The following is a list of conditions given to the researcher as per agreement with the participant (stated on the participant consent form), and as per agreement between the researcher and the Wits Ethics Committee. The ethics application form and clearance certificate thereof, is attached.
• Confidential sections of the interview to be edited out and deleted. Submitted data files are final and do not contain confidential material.
• Photographs taken at the discretion of the participant on the days of the interviews. Use of the photographs in the dissertation is permitted, although they were not used.
• The interviewee/participant, Francine Simon, reserves the right to request the transcripts, audio files and photographs at any point during or after the research. The final transcripts and photographs were emailed to Simon prior to the final ETD submission, and no objections were raised.
• Excerpts of the interview transcripts are used in the dissertation, however, due to length and relevance, the majority of the transcripts were not used. The Wits Ethics Committee permits the researcher to use any part of the original transcribed material for future academic publications, and need not be limited to the excerpts used in the dissertation only.
• The following individuals are allowed access to the aforementioned data files, as per the Wits Ethics Committee: Arushani Govender (the researcher), Francine Simon (the participant), Prof. Denise Newfield and Associate Prof. Barbara Boswell (supervisors), and the relevant examination committee. Presently the ethical clearance certificate granted does not cover data access permissions for any other member.
Browsing Poetry from an Indigenous Perspective by Author "Govender, Arushani"
(University of the Witwatersrand, 2019-07-30) Govender, Arushani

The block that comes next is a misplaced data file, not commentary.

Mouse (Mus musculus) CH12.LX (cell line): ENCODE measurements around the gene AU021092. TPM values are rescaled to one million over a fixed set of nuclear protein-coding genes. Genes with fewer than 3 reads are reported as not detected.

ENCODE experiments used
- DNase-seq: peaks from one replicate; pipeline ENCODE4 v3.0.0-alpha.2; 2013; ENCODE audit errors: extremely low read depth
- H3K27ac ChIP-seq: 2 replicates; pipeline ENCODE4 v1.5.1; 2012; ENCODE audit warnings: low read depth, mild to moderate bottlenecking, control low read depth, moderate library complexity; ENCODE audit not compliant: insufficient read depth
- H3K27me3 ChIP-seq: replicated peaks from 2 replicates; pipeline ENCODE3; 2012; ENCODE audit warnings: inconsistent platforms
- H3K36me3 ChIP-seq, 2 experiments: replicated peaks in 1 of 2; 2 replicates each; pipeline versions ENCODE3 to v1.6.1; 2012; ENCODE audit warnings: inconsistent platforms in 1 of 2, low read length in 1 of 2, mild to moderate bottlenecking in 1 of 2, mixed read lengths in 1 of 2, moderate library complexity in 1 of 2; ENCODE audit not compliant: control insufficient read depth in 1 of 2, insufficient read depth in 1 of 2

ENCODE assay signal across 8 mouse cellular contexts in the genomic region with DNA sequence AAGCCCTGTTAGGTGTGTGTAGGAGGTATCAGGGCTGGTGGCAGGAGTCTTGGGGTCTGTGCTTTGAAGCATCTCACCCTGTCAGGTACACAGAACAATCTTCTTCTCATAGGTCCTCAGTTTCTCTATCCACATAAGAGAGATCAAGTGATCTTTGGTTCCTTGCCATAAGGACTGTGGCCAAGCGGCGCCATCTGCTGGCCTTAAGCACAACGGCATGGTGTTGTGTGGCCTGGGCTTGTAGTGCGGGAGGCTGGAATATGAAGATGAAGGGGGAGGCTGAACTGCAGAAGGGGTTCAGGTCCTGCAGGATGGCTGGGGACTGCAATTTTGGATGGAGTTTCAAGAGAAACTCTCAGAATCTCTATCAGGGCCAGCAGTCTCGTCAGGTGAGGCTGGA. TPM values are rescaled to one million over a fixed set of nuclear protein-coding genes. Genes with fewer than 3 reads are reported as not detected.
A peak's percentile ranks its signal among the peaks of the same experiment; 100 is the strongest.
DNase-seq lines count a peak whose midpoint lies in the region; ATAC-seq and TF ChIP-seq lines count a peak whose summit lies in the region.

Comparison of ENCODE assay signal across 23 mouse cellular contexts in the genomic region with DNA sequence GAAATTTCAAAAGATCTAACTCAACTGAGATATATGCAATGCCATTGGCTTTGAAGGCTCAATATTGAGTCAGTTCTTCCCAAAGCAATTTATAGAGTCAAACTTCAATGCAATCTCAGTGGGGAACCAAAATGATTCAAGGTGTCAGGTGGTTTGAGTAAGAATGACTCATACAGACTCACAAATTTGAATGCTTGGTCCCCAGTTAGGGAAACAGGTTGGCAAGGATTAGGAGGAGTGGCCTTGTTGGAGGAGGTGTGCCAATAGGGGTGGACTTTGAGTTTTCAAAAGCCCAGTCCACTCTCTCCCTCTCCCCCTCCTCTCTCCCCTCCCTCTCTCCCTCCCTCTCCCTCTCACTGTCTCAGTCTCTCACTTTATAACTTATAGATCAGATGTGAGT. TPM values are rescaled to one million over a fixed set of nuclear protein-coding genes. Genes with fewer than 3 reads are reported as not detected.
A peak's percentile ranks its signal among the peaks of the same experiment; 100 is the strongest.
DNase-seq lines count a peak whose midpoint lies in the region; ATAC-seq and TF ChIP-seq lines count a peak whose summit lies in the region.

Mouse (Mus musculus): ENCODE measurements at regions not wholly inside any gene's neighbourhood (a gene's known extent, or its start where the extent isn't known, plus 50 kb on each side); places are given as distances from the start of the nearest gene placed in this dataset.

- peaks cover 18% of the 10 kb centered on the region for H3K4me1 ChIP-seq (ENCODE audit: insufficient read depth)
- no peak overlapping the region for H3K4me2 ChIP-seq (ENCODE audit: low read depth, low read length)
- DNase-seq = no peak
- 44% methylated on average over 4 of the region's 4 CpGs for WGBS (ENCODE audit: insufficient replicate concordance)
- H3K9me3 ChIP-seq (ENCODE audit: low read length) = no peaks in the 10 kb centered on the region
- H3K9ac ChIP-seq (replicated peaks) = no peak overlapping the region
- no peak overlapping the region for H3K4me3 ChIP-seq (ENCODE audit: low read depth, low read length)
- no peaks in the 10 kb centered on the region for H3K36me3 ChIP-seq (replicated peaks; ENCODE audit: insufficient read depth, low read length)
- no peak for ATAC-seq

This dissertation executes a critical reading of Francine Simon’s poetry in relation to contemporary perspectives of indigenous knowledge (IK), and against the political background and socio-cultural context of the poet’s lived experiences. Simon is an emerging South African Indian (SAI) woman poet in the contemporary poetry scene, and has recently published a debut poetry collection titled Thungachi. I unpack instances of IK from selected poems in Thungachi, through use of an indigenous language of critique. Linda Tuhiwai Smith conceptualises indigenous language of critique as a form of theory that indigenous research scholars should engage with, by combining questions of indigeneity with attributes of decolonisation (24). Framed by decolonial theory, this study serves the interests of decolonising research praxis, and thereby the nature of the knowledge produced. I have executed in-depth interviews with the poet to determine how she came to acquire IK and how such knowledge is conveyed and dealt with in her poetry. The interviews are presented as an experiential montage, countering the “objective” nature of academic research that distances the knower from the known. The dissertation is thus composed of theoretical analysis and creative reflections, which together offer a textured exploration of the selected poems and an experience of the poetry. Using the interview data as a supplementary device, I conduct the poetry analysis with the following questions, which pertain to examining the data from an indigenous perspective: What indigenous worldviews are prevalent in Simon’s poetry? To what culture/s may those worldviews be attributed? How is IK affected by diaspora, gender and cultural hybridity? This study finds that it is necessary to critique Simon’s poetry from an indigenous perspective in order to uncover its cultural complexities, ontological insights and social commentary. Additionally, Simon’s poetry demonstrates artistry, experimentation with language and form, and innovates a genre of decolonised feminist poetics that creates room for the heterogeneity of South African Indian women.